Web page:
College of Communication and Fine Arts Institute of Egyptian Art and Archaeology
Great Temple of Ramesses II


Abu Simbel - The Great Temple of Ramesses II

Abu Simbel is a temple built by Ramesses II (c.1279-1213 B.C.E.) in ancient Nubia, where he wished to demonstrate his power and his divine nature. Four colossal (65 feet/20 meters high) statues of him sit in pairs flanking the entrance. The head and torso of the statue to the left of the entrance fell during ancient times, probably the result of an earthquake. This temple faces the east, and Re-Horakhty, one manifestation of the sun god, is shown inside the niche directly above the entrance. The alignment of the temple is such that twice a year the sun's rays reach into the innermost sanctuary to illuminate the seated statues of Ptah, Amun-Re, Ramesses II, and Re-Horakhty.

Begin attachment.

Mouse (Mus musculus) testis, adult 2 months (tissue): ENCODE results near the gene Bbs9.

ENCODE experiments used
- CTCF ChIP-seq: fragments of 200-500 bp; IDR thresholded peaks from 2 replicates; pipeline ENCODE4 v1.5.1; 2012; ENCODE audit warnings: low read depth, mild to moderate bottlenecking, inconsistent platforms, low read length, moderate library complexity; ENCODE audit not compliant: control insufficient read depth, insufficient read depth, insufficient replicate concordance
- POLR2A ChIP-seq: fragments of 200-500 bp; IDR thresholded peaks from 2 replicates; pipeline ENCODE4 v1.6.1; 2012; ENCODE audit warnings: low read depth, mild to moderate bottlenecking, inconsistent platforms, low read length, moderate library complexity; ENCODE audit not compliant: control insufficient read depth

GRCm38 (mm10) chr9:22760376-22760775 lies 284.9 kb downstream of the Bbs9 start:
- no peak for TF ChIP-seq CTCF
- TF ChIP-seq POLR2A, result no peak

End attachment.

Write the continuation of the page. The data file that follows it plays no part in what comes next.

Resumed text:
The temple was cut out of the sandstone cliffs above the Nile River in an area near the Second Cataract. When the High Dam was being constructed in the early 1960s, international cooperation assembled funds and technical expertise to move this temple to higher ground so that it would not be inundated by the waters of Lake Nasser.


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Abu Simbel

   Relief of Nile God Hapi

   Small Temple
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Last Updated: 1/23/12